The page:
The average site gets a refresh every two to four years – but if you launched a poorly designed site yesterday, you are already due for a redesign. Whether your organization is large or small, making the case for a website redo can be tricky, especially if your website isn’t your main product. Make sure you’ve thought through these questions as you build your business case.
What specifically isn’t working?
Redesigning your site shouldn’t be something you do just because you feel like it. Even if you’re doing the development yourself, changes to your site should be done with a purpose. How does redoing your website align to your business goals? It’s not enough to say a new site will bring in more customers – how will it do that? Consider specific, measurable statements that follow the model of: evidence, action, outcome goal. Evidence:
Our Google Analytics show that 78% of our users are accessing using a mobile device. Action:
Create a responsive, mobile-optimized site that ensures easy access and a straightforward experience. Outcome Goal:
By optimizing our mobile view, sales from a mobile device will increase by 15%. It’s critical that these change statements align with the most important tasks you want users to complete on your site, so be specific and be strategic in the ones you choose, and make sure you have solid evidence to back them up. The last step to this is proof – don’t forget to go back and measure your success once your project is complete. Demonstrating a set plan that you measure and prove out makes the entire process much more transparent and trustworthy. Following through will ensure that the next time you bring a project forward, you have a solid track record to rely on.
What’s the risk of not changing?
A good business case should always consider what happens if you do nothing. Consider the impact to your business from as many angles as possible: from losing customers because they can’t find the information, to losing ground against your competitors, to the brand impact of being perceived as out of date. It should be noted, there are times when the risk of not changing isn't enough to justify the cost. However, if you're finding that is the case even though you truly believe in the project, consider how you might lower the implementation cost in order to balance the scales in your favour. For example, could you try a phased approach that focuses on your most impactful change? Know your boss’s goals? See if the risks of the status quo will undermine a goal, or if the upside of changing will help support it. Don't mistake me - this is not about tricking anyone into supporting your project. A web redesign is not a weekend affair; you will need informed support from your management to help execute it well.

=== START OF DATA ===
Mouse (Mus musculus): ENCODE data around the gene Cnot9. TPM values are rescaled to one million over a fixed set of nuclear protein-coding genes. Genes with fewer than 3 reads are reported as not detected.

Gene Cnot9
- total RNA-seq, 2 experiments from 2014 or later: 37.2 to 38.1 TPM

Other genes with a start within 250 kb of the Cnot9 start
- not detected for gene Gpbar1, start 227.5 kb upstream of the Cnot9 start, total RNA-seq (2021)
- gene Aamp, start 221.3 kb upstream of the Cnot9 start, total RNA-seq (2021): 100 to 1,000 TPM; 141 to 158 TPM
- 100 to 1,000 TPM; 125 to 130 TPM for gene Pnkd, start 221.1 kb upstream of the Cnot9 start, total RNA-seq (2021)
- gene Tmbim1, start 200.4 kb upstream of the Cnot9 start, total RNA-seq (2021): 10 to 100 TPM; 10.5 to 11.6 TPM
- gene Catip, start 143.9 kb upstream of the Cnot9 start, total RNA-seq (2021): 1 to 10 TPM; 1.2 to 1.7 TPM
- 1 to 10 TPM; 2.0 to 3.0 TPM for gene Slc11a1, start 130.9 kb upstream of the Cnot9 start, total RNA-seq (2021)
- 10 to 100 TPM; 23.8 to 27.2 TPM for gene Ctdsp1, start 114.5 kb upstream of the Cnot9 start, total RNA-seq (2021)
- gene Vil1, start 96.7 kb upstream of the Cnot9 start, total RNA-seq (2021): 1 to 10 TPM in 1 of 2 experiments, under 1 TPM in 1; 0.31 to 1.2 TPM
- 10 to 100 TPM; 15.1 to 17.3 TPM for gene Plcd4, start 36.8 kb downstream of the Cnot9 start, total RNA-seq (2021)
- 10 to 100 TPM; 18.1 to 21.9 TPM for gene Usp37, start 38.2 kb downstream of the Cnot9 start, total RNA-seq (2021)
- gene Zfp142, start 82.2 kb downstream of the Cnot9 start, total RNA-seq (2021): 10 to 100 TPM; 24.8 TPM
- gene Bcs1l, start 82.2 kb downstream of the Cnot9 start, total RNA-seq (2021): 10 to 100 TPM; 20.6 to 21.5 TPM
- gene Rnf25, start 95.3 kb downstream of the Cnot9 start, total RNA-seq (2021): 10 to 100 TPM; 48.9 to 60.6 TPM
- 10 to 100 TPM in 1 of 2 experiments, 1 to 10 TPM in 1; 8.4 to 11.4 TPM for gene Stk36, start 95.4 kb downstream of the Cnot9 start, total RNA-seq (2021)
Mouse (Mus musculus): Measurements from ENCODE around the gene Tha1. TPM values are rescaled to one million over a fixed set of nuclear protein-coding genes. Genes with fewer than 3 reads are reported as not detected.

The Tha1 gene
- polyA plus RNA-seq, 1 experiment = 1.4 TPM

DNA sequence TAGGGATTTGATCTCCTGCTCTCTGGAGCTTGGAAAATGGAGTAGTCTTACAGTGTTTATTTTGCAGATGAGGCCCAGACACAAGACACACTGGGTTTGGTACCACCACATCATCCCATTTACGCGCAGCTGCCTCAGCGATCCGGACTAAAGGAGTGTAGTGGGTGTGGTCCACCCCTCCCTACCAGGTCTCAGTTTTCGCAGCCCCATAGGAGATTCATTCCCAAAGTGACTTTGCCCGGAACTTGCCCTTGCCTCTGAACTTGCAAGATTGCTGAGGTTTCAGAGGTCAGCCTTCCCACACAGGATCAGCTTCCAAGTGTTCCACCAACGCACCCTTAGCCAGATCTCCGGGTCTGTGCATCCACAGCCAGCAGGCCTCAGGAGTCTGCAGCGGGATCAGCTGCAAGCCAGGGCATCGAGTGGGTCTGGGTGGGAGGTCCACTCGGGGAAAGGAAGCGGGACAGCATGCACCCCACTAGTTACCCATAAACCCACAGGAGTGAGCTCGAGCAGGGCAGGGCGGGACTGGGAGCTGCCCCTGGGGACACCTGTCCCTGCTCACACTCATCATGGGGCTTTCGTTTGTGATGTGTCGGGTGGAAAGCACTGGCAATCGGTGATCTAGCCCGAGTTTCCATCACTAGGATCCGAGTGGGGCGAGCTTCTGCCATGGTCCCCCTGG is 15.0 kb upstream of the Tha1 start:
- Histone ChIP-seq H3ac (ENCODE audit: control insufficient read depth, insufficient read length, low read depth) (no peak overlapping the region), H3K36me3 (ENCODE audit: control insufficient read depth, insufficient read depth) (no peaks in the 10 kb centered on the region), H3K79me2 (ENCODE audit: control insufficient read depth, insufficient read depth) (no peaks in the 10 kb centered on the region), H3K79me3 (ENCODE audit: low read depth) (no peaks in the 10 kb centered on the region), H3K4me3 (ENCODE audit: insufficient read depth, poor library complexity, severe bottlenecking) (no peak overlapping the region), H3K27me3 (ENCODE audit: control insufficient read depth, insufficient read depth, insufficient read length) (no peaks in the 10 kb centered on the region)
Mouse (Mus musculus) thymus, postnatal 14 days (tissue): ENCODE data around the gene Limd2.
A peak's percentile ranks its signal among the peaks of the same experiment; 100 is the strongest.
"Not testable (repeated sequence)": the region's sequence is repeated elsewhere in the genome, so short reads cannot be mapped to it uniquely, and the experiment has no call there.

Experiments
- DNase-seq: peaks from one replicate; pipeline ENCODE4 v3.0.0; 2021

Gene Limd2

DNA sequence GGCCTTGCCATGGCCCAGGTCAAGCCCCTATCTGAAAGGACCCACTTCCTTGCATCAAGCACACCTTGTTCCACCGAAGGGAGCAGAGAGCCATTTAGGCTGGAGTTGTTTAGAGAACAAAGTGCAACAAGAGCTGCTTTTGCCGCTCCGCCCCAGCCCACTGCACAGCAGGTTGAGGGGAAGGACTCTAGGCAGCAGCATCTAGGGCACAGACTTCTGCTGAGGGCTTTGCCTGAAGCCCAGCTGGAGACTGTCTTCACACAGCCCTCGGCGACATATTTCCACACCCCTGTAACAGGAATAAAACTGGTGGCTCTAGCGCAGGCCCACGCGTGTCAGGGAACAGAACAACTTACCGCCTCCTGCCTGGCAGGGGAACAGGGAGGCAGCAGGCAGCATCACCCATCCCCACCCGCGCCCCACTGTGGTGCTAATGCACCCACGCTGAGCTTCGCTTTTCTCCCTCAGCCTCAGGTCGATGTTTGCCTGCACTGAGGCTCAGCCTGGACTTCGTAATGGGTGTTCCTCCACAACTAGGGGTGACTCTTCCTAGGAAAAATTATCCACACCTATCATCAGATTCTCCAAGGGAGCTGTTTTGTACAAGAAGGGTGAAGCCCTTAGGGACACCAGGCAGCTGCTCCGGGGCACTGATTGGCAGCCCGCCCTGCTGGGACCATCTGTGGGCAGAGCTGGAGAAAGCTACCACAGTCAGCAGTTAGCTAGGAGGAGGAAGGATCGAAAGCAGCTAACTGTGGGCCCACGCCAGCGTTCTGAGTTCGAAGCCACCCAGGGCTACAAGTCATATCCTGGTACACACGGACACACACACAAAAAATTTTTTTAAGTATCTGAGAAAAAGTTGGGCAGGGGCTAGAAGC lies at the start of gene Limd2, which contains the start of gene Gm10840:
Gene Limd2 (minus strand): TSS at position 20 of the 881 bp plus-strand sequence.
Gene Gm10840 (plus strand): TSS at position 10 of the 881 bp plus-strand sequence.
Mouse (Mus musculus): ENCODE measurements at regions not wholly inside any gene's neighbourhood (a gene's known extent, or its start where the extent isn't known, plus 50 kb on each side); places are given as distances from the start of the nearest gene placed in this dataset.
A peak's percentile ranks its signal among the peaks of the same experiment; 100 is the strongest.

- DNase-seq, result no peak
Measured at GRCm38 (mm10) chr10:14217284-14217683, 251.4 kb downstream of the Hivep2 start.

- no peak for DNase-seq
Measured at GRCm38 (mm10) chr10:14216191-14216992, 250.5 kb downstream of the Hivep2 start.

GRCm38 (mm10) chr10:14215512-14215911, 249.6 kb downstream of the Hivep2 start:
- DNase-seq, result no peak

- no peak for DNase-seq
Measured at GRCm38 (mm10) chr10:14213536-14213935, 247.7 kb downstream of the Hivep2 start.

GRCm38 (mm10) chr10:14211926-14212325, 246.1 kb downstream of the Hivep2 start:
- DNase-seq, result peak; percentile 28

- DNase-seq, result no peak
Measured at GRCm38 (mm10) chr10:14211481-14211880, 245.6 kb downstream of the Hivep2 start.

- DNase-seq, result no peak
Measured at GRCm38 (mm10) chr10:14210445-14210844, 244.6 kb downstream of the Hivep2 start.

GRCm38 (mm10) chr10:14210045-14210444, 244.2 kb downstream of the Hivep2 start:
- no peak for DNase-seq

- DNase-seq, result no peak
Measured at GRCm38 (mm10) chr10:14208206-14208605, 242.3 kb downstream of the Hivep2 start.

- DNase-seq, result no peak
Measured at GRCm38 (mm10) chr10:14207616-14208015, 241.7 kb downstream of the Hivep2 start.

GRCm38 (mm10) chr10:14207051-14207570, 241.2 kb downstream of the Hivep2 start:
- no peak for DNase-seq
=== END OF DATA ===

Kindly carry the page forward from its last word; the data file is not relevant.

Make It About Money
Even charities are in the business of money. Digital projects run the risk of being first on the budget chopping block if you don’t have a solid connection to the cash, both from a cost and ROI perspective. If you don’t already know your cost per customer acquisition, start there. What does a 15% increase in mobile sales translate to in dollars? Just like on Dragon's Den, you need to know your numbers and have put sufficient thought into your options and risks. This process can become all about education, especially if your boss is not digitally fluent. It is your job to translate the costs and benefits associated with a new build, so make sure you are as comfortable with the details as you can be. Consider teaming up with a colleague to cover off any aspects that aren't your area of strength.
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